Guillermo Del Toro, director of Pan's Labyrinth and Hellboy, has finished the second novel in the Strain Trilogy, his action-packed urban vampire series. Co-authored with Chuck Hogan, The Fall hits stores Sept. 21 - and we've got an exclusive excerpt.
Sink your fangs into this:
Fet had retreated immediately after the crash, knowing a losing battle when he saw one. The screaming was nearly unbearable, yet he had a mission to complete, and that was his focus.
He climbed backward into one of the ducts, finding there was barely enough space to accommodate him. One advantage to fear was that the adrenaline coursing through him had the effect of dilating his pupils, and he found he could see his environs with unnatural clarity.
He unwrapped the rags and twisted the timer one full rotation. Three minutes. One hundred eighty seconds. A soft-boiled egg.
He cursed his luck, now realizing that, with the vampire battle in the tunnel, he would have to travel deeper into the ducts used by vampires to transverse the river, but also backward, with his arm badly bruised and his leg dripping blood.
Before releasing the timer, he saw the bodies of the moles on the ground, squirming as they were consumed by clusters of vampires. They were already infected, already lost-all except for Cray-Z. He stood near a concrete pillar, watching like a blissful fool. And yet he was untouched by these dark things, unmolested as they rampaged past him.
Then Fet saw the lanky figure of Gabriel Bolivar approach Cray-Z. Cray-Z fell to his knees before the singer, the two of them outlined in smoke and dusty light, like figures in a Bible stamp.
Bolivar lay his hand upon Cray-Z's head, and the madman bowed. He then kissed the hand, praying.
Fet had seen enough. He set the device down inside a gap and took his hand off the dial . . . one . . . two . . . three . . . counting in time with the ticking as he grabbed his duffel bag and retreated backward.
Fet kept pushing back, feeling his body ease after a while, lubricated by his own flowing blood.
. . . forty . . . forty-one . . . forty-two . . .
A cluster of creatures moved toward the duct entrance, attracted by the smell of Fet's ambrosia. Fet saw their outline in the small aperture, and lost all hope.
. . . seventy-three . . . seventy-four . . . seventy-five . . .
He skidded as fast as he could, opening his duffel bag and removing his nail gun. He fired the silver nails as he retreated-screaming like a soldier emptying a machine gun into the enemy's nest.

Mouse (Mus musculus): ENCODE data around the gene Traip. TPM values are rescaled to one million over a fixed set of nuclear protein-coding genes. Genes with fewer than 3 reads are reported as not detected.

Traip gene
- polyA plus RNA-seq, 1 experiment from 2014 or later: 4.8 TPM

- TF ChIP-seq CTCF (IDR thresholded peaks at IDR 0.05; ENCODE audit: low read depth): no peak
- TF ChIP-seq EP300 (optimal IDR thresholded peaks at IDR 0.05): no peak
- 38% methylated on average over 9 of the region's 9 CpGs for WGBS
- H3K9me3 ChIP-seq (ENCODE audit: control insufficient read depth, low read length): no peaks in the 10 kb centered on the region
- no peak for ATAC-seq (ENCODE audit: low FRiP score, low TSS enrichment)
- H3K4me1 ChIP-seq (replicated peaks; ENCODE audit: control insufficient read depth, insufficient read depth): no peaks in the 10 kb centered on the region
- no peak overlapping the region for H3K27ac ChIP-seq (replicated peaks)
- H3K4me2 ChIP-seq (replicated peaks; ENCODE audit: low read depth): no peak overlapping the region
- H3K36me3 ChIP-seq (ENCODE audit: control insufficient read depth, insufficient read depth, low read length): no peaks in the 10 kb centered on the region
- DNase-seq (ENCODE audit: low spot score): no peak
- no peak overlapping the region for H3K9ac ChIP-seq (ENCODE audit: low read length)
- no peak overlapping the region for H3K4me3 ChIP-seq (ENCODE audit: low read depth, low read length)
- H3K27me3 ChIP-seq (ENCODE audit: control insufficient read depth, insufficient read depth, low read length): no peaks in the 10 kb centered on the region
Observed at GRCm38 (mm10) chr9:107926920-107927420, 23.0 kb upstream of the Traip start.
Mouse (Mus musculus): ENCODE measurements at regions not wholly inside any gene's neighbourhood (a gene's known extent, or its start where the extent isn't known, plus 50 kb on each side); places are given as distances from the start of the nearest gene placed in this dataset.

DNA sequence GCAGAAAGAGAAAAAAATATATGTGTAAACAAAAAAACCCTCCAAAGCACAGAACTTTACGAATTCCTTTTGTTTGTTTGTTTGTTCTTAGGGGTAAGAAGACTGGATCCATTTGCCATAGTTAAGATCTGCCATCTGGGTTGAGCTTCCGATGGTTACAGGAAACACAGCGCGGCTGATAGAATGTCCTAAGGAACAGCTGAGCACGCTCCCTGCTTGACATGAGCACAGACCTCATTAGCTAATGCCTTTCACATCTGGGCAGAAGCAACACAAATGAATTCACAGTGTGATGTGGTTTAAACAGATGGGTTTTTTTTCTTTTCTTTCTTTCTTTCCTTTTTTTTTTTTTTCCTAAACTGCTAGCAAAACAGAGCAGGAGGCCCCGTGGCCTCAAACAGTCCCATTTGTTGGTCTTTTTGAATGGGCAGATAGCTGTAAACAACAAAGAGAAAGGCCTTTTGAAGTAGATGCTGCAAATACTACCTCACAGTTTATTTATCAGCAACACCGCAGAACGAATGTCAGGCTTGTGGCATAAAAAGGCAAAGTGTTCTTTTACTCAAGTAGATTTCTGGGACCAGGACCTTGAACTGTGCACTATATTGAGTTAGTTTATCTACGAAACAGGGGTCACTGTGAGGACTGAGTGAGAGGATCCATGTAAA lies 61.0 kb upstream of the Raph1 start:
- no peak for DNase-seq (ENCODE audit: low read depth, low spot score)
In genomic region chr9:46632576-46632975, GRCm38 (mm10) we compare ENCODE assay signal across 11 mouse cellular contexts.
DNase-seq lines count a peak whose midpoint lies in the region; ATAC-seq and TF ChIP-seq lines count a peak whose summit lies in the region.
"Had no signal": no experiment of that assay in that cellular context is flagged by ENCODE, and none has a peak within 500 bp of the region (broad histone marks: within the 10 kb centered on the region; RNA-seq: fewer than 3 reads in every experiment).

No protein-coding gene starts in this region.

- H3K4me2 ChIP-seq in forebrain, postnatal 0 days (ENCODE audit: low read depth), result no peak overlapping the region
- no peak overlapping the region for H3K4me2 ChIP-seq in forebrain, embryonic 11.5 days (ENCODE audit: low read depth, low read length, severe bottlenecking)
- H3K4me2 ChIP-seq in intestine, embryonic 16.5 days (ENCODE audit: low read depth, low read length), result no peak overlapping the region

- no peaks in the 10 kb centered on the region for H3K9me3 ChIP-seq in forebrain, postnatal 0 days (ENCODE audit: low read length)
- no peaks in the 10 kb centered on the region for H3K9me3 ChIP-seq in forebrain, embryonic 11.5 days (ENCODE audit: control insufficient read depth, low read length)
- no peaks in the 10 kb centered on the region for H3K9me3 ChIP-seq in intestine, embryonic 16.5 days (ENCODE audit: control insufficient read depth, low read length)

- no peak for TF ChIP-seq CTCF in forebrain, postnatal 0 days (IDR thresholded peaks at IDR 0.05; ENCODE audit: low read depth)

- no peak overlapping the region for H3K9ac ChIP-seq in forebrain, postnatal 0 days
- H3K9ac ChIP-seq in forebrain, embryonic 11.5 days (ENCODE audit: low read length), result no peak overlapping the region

The nails embedded deep into the cheekbone and forehead of the first charging vampire, a nicely suited man in his sixties. Fet fired again, popping the man's eye and gagging him with silver, the brad buried in the soft flesh of its throat.
The thing squealed and recoiled. Others scrambled over their fallen comrade, snaking quickly through the duct. Fet saw it approach-this one a slender woman in jogging sweats, her shoulder wounded, exposing her collarbone, scraping it against the tube walls.
. . . one hundred fifty . . . one hundred fifty-one . . . one hundred fifty-two . . .
Fet shot at the approaching creature. It kept creeping toward him even as its face was festooned with silver. Its goddamn stinger shot out of its pincushion face, fully extended, nearly touching Fet, forcing him to scramble harder, slipping on his blood, his next shot missing, the nail ricocheting past the lead vampire and burying itself in the throat of the creature behind it.
How far along was he? Fifty feet from the explosion? A hundred feet?
Three sticks of dynamite and a soft-fucking-boiled egg later, he would find out.
He remembered the photos of the houses with their windows all lit up inside as he kept shooting and screaming. Houses that never needed exterminators. If there was any way he could survive this, he promised himself he would light up all the windows in his apartment and go out on the street just to look back.
. . . one-seventy-six . . . one-seventy-seven . . . one-seventy-
As the explosion rose behind the creature, and the blast of heat hit Vasiliy, he felt his body pushed by the searing piston of displaced air, and a body-that of a singed vampire-hit him full on . . . knocking him out.
As he faded into a serene void, a word out of the depths of his mind replaced the cadence of the counting in his head:
CRO . . . CRO . . .